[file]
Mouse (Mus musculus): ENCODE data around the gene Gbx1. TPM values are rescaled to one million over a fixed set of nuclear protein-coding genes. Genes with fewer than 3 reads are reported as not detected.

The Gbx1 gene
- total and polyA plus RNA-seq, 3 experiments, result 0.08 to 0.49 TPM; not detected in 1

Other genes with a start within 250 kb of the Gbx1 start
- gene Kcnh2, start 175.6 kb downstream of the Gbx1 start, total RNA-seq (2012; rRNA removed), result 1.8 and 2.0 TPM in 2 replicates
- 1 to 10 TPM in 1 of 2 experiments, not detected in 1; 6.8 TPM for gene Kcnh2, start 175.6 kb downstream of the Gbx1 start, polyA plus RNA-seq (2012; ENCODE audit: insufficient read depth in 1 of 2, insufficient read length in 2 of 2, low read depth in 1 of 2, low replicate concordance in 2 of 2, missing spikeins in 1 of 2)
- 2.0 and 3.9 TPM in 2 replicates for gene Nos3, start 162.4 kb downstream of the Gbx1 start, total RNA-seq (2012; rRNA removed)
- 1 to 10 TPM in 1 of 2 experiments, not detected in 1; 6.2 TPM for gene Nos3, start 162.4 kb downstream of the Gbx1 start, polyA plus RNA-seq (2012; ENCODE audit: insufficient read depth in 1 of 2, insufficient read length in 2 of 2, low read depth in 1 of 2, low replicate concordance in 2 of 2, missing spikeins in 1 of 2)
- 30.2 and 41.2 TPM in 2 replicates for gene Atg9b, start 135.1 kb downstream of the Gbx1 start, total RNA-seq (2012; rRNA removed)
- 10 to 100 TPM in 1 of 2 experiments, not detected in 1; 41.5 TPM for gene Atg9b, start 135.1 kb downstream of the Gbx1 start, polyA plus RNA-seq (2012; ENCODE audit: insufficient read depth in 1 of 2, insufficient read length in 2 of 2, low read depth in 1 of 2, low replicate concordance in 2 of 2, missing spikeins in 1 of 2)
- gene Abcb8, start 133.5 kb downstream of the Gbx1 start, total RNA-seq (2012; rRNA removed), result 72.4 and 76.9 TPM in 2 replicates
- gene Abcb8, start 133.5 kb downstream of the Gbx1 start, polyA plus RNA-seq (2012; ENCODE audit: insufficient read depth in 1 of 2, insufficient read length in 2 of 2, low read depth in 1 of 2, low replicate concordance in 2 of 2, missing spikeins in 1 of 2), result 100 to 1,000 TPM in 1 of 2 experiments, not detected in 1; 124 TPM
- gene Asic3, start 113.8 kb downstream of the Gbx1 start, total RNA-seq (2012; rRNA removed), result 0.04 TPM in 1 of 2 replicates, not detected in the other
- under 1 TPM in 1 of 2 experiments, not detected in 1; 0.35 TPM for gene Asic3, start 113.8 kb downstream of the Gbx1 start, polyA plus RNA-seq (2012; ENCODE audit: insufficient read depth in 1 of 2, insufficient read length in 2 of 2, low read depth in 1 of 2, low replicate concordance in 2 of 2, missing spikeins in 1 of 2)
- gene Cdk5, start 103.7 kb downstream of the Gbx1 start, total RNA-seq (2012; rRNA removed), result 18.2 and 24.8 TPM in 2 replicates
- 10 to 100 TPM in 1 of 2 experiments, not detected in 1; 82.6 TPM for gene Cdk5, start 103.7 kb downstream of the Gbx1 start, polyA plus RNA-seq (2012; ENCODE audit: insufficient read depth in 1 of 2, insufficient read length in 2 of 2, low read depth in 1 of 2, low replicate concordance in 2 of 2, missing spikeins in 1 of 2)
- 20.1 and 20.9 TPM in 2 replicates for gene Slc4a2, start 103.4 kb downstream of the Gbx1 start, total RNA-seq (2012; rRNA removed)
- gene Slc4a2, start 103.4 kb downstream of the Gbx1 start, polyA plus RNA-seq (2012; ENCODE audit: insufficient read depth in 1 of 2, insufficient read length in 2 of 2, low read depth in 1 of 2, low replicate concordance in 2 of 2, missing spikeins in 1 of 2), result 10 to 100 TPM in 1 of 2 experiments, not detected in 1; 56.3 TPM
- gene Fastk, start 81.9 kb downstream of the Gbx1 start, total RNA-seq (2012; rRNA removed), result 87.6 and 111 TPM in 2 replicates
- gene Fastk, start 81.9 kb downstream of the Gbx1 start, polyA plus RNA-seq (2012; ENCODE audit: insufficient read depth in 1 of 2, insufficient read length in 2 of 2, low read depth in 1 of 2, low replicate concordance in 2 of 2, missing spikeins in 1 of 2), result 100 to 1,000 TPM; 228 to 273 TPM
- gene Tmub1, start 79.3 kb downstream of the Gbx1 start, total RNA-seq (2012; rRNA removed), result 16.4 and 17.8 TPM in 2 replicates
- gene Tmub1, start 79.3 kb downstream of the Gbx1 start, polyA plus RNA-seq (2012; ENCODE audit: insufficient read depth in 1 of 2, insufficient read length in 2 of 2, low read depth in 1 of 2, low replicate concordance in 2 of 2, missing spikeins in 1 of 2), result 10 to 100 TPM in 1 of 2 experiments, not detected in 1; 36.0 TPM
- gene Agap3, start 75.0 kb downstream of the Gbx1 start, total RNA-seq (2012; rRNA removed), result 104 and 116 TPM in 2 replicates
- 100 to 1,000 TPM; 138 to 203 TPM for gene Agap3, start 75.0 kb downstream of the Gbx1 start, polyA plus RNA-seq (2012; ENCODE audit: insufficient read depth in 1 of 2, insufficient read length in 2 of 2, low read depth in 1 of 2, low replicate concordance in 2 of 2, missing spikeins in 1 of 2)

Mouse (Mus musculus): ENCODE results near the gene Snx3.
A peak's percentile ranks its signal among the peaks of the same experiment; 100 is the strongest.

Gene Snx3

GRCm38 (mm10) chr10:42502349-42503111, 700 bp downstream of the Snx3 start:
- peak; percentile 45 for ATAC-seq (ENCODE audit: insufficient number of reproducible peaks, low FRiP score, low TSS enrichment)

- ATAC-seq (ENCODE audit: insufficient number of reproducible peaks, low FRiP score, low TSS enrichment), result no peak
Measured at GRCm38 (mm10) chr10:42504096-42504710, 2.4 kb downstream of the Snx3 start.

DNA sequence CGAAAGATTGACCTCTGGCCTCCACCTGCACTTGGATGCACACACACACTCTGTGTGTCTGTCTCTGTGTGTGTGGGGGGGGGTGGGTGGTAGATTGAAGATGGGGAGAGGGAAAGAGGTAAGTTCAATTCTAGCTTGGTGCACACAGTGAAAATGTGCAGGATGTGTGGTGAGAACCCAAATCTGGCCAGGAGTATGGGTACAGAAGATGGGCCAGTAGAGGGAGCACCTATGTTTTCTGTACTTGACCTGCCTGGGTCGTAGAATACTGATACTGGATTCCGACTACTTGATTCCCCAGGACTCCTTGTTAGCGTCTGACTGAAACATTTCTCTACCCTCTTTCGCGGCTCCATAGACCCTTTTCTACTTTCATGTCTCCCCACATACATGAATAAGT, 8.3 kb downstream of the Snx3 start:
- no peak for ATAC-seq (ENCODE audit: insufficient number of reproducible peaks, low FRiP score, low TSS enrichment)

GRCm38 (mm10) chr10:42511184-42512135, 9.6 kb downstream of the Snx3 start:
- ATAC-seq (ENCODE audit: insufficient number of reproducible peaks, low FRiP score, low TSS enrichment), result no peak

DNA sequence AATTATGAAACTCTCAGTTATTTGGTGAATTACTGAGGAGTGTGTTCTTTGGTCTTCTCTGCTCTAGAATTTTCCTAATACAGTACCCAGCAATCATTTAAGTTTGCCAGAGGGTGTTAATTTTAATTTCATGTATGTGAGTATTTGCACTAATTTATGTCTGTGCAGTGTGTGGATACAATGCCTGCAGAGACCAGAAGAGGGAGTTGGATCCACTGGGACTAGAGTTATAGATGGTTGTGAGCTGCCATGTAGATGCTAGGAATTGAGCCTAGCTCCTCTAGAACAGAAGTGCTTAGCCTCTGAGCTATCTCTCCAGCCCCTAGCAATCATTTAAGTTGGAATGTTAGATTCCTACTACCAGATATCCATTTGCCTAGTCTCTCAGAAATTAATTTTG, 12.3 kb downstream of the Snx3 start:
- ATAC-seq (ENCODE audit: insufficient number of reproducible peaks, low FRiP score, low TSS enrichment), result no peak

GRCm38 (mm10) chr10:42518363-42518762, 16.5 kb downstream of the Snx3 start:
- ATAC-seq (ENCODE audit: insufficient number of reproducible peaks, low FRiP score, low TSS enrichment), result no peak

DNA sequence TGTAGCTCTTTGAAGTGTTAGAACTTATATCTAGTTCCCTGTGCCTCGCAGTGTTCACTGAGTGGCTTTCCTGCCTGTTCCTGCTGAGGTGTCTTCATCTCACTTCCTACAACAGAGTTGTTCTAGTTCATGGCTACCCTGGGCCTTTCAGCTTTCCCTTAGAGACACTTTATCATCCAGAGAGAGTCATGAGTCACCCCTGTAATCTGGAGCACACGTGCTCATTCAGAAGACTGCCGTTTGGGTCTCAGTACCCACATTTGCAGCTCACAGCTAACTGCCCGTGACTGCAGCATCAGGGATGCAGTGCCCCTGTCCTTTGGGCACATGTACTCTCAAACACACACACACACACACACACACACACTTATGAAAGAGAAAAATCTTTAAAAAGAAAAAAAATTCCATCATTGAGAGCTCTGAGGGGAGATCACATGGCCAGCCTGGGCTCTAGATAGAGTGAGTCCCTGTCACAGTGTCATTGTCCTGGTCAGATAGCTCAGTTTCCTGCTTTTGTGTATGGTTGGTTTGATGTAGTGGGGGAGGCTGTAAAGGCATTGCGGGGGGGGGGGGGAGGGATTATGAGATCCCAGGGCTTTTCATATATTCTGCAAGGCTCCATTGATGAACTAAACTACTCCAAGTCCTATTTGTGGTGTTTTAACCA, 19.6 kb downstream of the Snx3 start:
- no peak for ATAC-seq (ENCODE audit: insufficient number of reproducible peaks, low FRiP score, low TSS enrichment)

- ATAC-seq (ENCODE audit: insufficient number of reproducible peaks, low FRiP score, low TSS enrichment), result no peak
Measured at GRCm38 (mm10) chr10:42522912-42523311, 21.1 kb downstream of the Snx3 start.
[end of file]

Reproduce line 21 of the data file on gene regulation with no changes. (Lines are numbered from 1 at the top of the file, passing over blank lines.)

- gene Tmub1, start 79.3 kb downstream of the Gbx1 start, total RNA-seq (2012; rRNA removed), result 16.4 and 17.8 TPM in 2 replicates